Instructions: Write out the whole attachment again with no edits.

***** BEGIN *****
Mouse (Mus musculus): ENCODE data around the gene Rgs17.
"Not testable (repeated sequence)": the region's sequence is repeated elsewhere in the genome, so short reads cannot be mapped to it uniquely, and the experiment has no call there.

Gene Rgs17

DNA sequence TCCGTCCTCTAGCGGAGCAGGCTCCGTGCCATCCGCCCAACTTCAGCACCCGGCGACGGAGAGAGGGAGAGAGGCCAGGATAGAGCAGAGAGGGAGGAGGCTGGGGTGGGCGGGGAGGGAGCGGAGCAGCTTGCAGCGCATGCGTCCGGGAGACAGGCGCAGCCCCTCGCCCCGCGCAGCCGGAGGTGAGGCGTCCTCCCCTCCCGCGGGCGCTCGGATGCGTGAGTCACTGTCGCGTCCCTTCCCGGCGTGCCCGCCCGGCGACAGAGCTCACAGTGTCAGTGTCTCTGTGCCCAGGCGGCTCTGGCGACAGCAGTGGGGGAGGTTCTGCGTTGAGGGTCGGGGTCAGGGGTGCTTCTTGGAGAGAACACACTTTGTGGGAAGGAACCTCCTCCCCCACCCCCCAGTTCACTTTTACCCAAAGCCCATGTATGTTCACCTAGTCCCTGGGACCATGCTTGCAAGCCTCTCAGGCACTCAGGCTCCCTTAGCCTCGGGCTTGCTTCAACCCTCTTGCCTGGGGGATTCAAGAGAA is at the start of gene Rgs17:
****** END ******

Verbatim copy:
Mouse (Mus musculus): ENCODE data around the gene Rgs17.
"Not testable (repeated sequence)": the region's sequence is repeated elsewhere in the genome, so short reads cannot be mapped to it uniquely, and the experiment has no call there.

Gene Rgs17

DNA sequence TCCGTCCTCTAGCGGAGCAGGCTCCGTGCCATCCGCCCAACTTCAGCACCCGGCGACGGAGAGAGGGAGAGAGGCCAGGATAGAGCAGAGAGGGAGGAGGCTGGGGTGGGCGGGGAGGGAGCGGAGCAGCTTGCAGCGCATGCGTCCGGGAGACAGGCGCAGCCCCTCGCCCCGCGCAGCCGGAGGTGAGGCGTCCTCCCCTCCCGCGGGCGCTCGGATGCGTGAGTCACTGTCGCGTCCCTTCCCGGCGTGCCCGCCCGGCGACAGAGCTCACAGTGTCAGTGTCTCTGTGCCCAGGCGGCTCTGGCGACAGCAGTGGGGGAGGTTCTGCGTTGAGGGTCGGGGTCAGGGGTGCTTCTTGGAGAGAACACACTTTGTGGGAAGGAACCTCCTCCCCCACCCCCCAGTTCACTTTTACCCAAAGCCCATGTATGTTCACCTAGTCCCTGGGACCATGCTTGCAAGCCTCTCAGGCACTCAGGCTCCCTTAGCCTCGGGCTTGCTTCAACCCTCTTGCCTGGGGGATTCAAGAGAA is at the start of gene Rgs17: